|Lake MacDonald Morning, watercolor 5" x 8".|
This summer I had the wonderful opportunity to fulfill a long-time dream to visit Glacier National Park in MT. I had applied to be artist-in-residence at Glacier this year for the second time, and had been turned down again. Being in my late sixties, one wonders if this could be the last year when one might still be able to trudge up and down those rugged mountain trails. I didn't want to take no for an answer. Could there be another way...?
I thought of going on my own, and started looking for accommodations in the park, but of course April was too late--every hotel in the park was already booked. I saw a link to Sperry Chalet, a historic back-country chalet built in 1913 and clicked on it. On the website was another link: Art at Sperry Chalet. I read through it and found that Sperry Chalet offered an artist in residence for two weeks in the summer. The deadline was rapidly approaching, so I hurried and managed to get in my application just before the May 1st deadline.
Two weeks later I had a message from Kevin, the manager of Sperry Chalet. I called him back during my lunch hour and he interviewed me. I had many questions: how would my gear get there, how did the chalet feed its guests if there was no electricity, were bears a problem, where was the nearest airport? Kevin answered my questions and asked a few in return, which I did my best to answer. At the end of the interview, he told me I could come! He suggested I should come a few days before the start of my two-week residency if possible, so I could see a bit more of the park.
I started looking into airfares and hotel accommodations--booking a flight into Kalispell was no problem, but all the hotels close to the park were already booked. I found one room available at the Glacier Travel Inn in Columbia Falls, some 15 miles from the west entrance to the park and booked that right away. Perhaps there would be some daily bus or shuttle service that could take me into the park.
Outfitting was next: I needed to replace the water bladder in my old day pack, and I bought some hiking poles (I'd never used these before, but considering the terrain, I thought this prudent). I had adequate clothing and art supplies but I needed new orthotics for my nearly-new hiking boots, and I needed to pack light (it's the bad habit of an exile, I tend to pack too many things I don't need, as if I were never going to return).
The preparations consumed the weeks before my July 12 departure. Despite all this, when I landed in Kalipell that evening I felt so--not ready! Kevin met me at the airport and drove me to my hotel. He agreed to pick me up the next morning to take me into the park, and pick me up that evening, but since he had to work, I would on my own during the day.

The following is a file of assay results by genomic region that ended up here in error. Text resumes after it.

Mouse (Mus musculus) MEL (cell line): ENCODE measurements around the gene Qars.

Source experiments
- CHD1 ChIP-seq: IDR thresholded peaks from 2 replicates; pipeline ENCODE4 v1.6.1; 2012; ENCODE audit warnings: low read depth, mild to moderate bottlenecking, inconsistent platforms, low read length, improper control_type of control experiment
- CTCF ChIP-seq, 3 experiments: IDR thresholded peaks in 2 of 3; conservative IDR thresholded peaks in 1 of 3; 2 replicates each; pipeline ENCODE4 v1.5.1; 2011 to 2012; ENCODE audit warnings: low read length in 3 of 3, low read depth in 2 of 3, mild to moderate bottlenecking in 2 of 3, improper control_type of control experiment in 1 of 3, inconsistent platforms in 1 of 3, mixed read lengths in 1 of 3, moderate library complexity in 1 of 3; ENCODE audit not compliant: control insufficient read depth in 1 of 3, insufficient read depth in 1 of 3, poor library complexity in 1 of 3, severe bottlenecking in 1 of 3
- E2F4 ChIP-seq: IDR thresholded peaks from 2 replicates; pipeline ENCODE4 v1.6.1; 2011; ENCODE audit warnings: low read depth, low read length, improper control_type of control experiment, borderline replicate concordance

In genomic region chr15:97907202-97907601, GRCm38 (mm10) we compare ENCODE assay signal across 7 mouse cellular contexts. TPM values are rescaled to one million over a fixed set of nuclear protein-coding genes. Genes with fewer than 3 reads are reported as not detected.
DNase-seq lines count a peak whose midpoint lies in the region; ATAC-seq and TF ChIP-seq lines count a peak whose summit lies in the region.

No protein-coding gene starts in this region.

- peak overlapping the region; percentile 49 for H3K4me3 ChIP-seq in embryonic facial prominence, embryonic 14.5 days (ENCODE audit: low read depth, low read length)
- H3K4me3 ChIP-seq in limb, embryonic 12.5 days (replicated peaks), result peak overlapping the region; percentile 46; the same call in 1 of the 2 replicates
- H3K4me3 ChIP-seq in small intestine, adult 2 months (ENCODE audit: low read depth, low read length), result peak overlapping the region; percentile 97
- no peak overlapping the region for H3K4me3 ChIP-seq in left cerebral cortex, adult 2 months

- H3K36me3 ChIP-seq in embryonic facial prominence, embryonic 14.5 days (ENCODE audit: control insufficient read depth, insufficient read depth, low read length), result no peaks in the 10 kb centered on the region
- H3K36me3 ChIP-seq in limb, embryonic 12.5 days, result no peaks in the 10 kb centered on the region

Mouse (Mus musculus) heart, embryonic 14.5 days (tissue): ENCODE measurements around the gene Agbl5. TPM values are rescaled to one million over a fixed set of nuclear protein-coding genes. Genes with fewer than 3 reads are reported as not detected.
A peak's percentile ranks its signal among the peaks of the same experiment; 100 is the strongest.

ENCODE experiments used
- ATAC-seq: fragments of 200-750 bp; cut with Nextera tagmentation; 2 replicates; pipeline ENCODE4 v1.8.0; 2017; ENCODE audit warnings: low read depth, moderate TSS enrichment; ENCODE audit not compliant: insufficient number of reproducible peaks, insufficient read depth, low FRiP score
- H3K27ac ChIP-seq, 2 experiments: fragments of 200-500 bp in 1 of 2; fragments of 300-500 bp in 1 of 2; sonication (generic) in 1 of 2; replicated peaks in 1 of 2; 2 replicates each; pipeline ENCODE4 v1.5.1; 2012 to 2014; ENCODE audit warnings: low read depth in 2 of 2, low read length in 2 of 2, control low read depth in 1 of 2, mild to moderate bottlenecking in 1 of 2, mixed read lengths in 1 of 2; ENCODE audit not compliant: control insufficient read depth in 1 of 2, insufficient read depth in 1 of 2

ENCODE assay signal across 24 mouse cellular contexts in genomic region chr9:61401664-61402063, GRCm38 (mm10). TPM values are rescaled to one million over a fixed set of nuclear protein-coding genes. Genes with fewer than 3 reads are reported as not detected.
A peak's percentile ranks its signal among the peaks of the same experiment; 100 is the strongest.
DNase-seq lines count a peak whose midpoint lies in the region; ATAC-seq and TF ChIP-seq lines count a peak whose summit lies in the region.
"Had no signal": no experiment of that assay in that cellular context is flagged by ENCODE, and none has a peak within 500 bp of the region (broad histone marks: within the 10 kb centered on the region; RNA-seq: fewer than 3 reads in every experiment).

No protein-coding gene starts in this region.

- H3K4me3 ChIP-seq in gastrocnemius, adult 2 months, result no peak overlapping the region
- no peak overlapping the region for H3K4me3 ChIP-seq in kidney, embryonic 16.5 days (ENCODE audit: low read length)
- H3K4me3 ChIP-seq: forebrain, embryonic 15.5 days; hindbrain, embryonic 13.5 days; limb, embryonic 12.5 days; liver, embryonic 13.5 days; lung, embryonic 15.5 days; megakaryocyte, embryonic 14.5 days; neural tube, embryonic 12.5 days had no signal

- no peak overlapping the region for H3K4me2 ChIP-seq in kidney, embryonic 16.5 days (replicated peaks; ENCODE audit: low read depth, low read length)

|Apgar Village near West Glacier.|
Wednesday morning after Kevin dropped me off I toured the Visitor Center at the west entrance and then walked on through Apgar Village to the visible edge of Lake McDonald. The mountains around the lake were veiled in clouds, giving the place a moody atmosphere--perfect for a sketch. I found a bench and parked myself there for several hours to observe and work. As the light and shadow played over the mountains I painted, and chatted with a charming lady from St. Louis whose son and daughter were wind-sailing on the lake. She took a photo of me with my paints.
|Lake McDonald on a cloudy morning.|
|Painting at Lake MacDonald.|
After lunch in Apgar Village I went into a quaint store--the Old Schoolhouse (formerly exactly that) and on a whim, I bought a Polartec vest that happened to match the color of my old favorite Polartec jacket that I had brought with me. I had a hunch this vest would come in handy, and as it turned out, my hunch was correct.
After that I boarded one of the shuttles and went to Lake McDonald Lodge towards the other end of the lake. The clouds had cleared and the day had become sunny and pleasant. Like Sperry Chalet, this hotel dates from 1913 and has a classic Swiss chalet-style of architecture. The interior conserved the western-lodge decor of the era, with hunting trophies mounted on the walls.
|Lobby of the Lake McDonald Lodge.|
After taking the lodge in, I walked out to the back and looking to fill the time, reserved a seat on the next boat tour. I chatted with the young man at the boat concession and after I told him I was going to be Sperry Chalet's artist-in-residence, Devan insisted on returning my ticket fee--he wanted me to take the tour for free, with his promise to point out Sperry Chalet from the water during the tour.
|The boathouse at Lake McDonald.|
The ranger leading the boat tour was a gentleman in his 70's and had worked at the park for many years. He pointed out a small cabin on the shore of Sprague Creek that was the artist in residence's quarters and a few other private homes behind the lodge that predated the creation of the national park. His description of the 2003 fire which he had witnessed was unforgettable--seeing the wall of fire jump over the mountain range to the west of the lake, the fire roaring louder than jet engines.
|Sperry Chalet and Sperry Trail seen from Lake McDonald.|
When we reached a spot about two miles from the boat dock, Devan handed me his binoculars and told me to look for Sperry Chalet on the second mountain range behind the first one. The Chalet was barely a dot in the distance, and I was going to hike up there next Sunday? From this perspective it seemed an improbable feat. So this is what I'd signed up for... oh boy, I'd better do a few practice hikes in the next couple of days to get ready for this!